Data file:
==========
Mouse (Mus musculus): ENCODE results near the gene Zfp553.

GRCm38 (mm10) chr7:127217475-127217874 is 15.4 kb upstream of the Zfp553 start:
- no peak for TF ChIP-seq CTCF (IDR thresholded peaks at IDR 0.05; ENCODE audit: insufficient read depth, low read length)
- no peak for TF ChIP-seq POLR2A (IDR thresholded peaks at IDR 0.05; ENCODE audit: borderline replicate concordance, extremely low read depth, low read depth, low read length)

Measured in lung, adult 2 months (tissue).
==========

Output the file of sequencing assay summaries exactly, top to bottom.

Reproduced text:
Mouse (Mus musculus): ENCODE results near the gene Zfp553.

GRCm38 (mm10) chr7:127217475-127217874 is 15.4 kb upstream of the Zfp553 start:
- no peak for TF ChIP-seq CTCF (IDR thresholded peaks at IDR 0.05; ENCODE audit: insufficient read depth, low read length)
- no peak for TF ChIP-seq POLR2A (IDR thresholded peaks at IDR 0.05; ENCODE audit: borderline replicate concordance, extremely low read depth, low read depth, low read length)

Measured in lung, adult 2 months (tissue).